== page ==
Rhapsody in Lambchops

Downtown Minneapolis's new 112 Eatery conquers, serves the Holy Grail: Cozy, cheap, charming fine dining till 1:00 a.m.

112 Eatery
112 N. 3rd St., Minneapolis
612.343.7696

Part of me? Part of me wants to tell you about the best new restaurant to hit downtown Minneapolis in years. Yet another part of me is meeting with local contractors to explore the feasibility of installing giant cloaks of invisibility on Third Street so that no one can see 112 Eatery but me, thus ensuring the availability of tables, for me. And mine. Me me me. Me!

What, you say? This is an unenlightened position? I should consult leading ethicists and historians to ask what wise old King Solomon would do? Well, nyah on you, I already did. And leading ethicists report that Sol never tasted any of these mind-boggling scottadito, these insane lamb chops that are pounded thin and seared on a blackeningly hot iron until they blister and crisp in a blossom of gamy, salty, crackling power, at which point they are served in a warm pool of goat's-milk yogurt decorated with bits of fresh herbs, the combined effect of which is so primal, so sweet and sour, so spring and meat, so crackle and lilt that nothing else matters. Except the price. Which is only $8! Yes, I said three cataclysmically marvelous lamb chops, for $8, within striking distance from your very own home.

Perfect Pairings: Married owners Isaac Becker and Nancy St. Pierre bring something truly new to town with 112 Eatery
Jana Freiband
Perfect Pairings: Married owners Isaac Becker and Nancy St. Pierre bring something truly new to town with 112 Eatery

See? Ergo, heretowherefore, and dipso facto, all of history simply goes right out the window. I doubt old King Solomon would spend all day offering to cut a lot of babies down the middle if he knew how few seats there are at 112 Eatery.

There are very few, just a handful arranged around the prettily carved wooden bar, at which you can sit and have a scotch and a bacon-and-egg sandwich that will make your head fly off your shoulders with pure propulsive joy. Just a few more seats in cozy booths. Just another few dozen at the various tables. Which is just how 112's owners, married couple Nancy St. Pierre and Isaac Becker, wanted it.

"It's a small enough place that we can still have a family," St. Pierre told me when I talked to her on the phone for this story. "My son can come visit after school, he can sit in the kitchen and talk and do his homework, and since we're not open during the day, we get to spend time with our baby. Most restaurants make you work too hard--we needed something more comfortable."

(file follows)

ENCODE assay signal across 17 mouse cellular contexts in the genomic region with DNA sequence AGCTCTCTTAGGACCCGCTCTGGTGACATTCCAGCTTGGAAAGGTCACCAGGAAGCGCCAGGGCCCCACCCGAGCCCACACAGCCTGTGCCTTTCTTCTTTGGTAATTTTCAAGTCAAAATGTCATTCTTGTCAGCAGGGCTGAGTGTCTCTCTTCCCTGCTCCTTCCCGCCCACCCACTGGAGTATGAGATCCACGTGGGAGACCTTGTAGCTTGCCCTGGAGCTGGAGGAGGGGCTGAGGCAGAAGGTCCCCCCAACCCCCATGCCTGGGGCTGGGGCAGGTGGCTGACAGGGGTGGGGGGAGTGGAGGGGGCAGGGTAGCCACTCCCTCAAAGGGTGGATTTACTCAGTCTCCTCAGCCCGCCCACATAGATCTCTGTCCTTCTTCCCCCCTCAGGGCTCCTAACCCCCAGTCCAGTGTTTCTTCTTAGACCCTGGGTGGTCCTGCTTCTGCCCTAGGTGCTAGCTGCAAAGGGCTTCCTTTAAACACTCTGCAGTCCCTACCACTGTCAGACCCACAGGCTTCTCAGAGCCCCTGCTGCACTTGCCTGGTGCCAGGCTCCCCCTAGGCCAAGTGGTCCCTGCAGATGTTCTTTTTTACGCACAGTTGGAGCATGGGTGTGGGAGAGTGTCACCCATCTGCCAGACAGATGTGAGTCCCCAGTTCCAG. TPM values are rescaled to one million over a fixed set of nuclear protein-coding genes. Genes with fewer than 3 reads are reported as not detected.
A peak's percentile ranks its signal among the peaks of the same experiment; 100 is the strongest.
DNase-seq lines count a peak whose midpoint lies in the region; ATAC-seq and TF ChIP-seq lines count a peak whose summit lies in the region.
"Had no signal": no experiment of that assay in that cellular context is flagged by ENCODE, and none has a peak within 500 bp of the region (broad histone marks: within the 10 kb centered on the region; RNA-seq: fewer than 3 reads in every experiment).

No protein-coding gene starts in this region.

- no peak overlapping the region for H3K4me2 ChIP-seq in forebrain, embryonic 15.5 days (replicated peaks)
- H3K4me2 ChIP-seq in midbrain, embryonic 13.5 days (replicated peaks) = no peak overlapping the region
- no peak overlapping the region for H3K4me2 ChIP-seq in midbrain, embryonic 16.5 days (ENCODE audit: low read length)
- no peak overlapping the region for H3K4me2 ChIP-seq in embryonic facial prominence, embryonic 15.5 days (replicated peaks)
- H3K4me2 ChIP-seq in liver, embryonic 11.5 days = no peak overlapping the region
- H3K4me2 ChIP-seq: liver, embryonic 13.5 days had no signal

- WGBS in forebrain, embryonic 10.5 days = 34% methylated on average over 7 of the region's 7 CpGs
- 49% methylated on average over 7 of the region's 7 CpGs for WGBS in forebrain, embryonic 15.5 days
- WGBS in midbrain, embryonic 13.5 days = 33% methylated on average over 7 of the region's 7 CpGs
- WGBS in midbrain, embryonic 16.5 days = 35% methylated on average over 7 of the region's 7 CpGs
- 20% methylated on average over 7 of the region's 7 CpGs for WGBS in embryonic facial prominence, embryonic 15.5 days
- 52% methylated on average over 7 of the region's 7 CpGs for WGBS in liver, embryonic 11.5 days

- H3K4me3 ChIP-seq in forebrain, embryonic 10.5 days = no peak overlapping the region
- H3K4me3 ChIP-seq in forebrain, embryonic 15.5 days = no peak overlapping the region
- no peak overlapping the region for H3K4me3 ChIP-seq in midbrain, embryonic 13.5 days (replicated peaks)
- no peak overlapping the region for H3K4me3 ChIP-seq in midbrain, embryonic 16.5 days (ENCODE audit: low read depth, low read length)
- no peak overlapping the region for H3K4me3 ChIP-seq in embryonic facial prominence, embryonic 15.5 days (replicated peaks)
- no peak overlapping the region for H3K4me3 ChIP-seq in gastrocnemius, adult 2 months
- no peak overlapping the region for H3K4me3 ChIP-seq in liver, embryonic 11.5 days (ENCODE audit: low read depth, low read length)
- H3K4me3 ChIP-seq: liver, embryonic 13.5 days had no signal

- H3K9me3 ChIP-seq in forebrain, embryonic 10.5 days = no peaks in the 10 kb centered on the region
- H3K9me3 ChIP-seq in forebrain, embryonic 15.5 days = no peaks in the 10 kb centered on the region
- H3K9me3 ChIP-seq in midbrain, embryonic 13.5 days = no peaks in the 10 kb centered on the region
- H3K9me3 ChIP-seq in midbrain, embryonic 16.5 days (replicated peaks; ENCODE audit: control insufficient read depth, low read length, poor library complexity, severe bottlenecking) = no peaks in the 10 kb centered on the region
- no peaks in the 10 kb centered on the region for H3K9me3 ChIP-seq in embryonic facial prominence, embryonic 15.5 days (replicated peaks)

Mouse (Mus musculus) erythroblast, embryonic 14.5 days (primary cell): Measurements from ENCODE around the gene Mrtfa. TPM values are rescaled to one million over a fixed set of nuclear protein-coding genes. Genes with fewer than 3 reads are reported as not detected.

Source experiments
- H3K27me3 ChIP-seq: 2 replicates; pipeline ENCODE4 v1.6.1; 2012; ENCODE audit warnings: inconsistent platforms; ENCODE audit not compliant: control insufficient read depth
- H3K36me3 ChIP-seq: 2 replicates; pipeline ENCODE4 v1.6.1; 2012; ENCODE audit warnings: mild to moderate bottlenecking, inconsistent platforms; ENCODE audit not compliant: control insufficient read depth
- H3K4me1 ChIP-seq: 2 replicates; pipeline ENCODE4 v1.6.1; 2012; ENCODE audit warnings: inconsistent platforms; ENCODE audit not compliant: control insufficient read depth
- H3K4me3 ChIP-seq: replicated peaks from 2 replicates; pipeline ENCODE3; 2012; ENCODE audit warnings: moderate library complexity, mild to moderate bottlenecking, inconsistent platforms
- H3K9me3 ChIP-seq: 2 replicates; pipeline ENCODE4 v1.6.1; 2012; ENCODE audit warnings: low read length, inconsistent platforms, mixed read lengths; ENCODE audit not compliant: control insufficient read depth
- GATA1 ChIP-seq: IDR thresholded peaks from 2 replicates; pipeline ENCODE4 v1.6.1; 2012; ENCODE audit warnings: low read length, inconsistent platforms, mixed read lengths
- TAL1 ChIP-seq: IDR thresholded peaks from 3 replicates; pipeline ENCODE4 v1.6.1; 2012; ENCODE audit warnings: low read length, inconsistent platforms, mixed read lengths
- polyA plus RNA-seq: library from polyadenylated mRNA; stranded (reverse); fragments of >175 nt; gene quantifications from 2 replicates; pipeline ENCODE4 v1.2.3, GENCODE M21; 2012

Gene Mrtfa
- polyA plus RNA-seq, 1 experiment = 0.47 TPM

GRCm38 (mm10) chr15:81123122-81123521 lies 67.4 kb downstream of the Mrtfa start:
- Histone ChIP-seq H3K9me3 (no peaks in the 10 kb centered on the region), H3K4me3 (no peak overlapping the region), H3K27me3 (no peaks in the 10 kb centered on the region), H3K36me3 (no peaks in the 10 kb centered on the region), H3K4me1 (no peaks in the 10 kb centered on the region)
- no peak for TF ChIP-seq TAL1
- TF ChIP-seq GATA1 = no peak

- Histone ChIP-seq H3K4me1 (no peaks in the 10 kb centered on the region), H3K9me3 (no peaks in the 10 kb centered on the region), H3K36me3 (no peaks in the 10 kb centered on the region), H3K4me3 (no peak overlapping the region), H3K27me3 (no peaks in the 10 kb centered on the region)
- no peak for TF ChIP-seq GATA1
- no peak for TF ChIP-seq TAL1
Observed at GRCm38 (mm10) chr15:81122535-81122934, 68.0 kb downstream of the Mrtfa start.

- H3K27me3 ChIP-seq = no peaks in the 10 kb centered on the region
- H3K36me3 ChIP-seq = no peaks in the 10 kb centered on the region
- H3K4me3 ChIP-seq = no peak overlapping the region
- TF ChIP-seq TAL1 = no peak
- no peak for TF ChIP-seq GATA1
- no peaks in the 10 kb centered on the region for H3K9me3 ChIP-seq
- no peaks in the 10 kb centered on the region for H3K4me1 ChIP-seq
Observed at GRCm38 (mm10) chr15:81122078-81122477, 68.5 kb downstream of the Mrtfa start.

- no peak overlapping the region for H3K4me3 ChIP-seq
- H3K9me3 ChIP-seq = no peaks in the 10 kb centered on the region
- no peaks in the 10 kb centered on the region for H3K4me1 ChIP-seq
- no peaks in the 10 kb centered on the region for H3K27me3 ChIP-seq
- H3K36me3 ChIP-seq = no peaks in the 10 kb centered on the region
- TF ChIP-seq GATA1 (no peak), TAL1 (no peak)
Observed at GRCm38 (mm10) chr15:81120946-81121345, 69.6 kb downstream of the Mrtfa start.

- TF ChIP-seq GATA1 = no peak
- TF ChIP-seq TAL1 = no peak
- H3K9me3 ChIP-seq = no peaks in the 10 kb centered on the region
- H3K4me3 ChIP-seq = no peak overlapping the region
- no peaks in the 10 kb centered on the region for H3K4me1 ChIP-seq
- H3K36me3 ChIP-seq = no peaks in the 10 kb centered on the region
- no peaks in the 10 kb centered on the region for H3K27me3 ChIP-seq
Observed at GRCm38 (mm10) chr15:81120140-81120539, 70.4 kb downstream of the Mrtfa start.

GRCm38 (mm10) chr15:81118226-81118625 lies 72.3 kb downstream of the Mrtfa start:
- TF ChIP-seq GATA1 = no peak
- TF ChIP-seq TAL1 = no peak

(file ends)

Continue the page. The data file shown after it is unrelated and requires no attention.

If anyone knows about the discomforts caused by restaurant stress, it's got to be St. Pierre and Becker: St. Pierre was a server for nearly 15 years at Minneapolis's most renowned fine-dining Italian restaurant, D'Amico Cucina; she and Becker met when he was a chef at Cucina, before he went on to Cucina sister projects, including several years as the opening head chef at American celebration destination Café Lurcat.

112 Eatery definitely feels like the work of restaurant lifers. That bacon, egg, and harissa sandwich feels exactly like the kind of nonsense a chef would put together back in the kitchen just for boredom, hunger, and kicks: a fried egg, sweet, thick-cured bacon, white toast, and, instead of a more typical condiment, a swipe of harissa, that smoky north African red pepper paste. Out of such nonsense genius is born: This thing is just amazing. Crispy and toasty from the toast, smoky and spicy from the harissa, sweet and chewy from the bacon, gooey and rich from the egg, and given a little bit of clean pop! from a sprig of cilantro. This little seven-dollar wonder is one of those devastating snacks that, even as you're eating it, you start planning the next time you will eat it.

Frankly, I think it's going to transform post-rock-show life downtown. Every time a set of house lights rise, little egg-and-bacon-sandwich thought balloons will rise with them. (112 Eatery is practically right out the back door of the Fine Line.) And they serve this marvel, along with everything else on the menu, till 1:00 in the morning! Why? Because that's when restaurant staffers eat, after everyone else.

The restaurant doesn't just serve restaurant-kitchen snacks, they also serve plenty of Things People Expect from Restaurants (rib eye steak, pork tenderloin, chocolate pot de crème) as well as Things That Are the Chef's Version of a Backward Somersaulting Dive (stringozzi with lamb sugo, choucroute bread pudding). In both instances, the dishes are pulled off with style. The rib eye ($23) is a tender, classically good version, here topped with potatoes that have been poached in a buttery anchovy bath beforehand, then sautéed crisp and layered with fresh wilted spinach to serve. The potatoes are thus rendered salty, crispy, and creamy, the trifecta of potato goodness.

The pork tenderloin is pink and so delicate you could cut it with a fork, yet it comes topped with a sauce so fragrant and magical that you might miss the pork beneath it entirely: This sauce is as bright as the skin of a green apple, has the sparkling, jellied consistency of something used to remove puffiness from beneath the eyes, and smells so extravagantly of fresh apple, perky tomatillo, and herbal cilantro that you practically just want to ask your server for a wide white towel to drape over your head, and your bowl, so that you might simply breathe. There's also a mint jus, a distillation of the bright green essence of mint, melded with the pork jus, that adds something wonderful.

1
 
2
 
All
 
Next Page »
 
My Voice Nation Help
0 comments
 
Loading...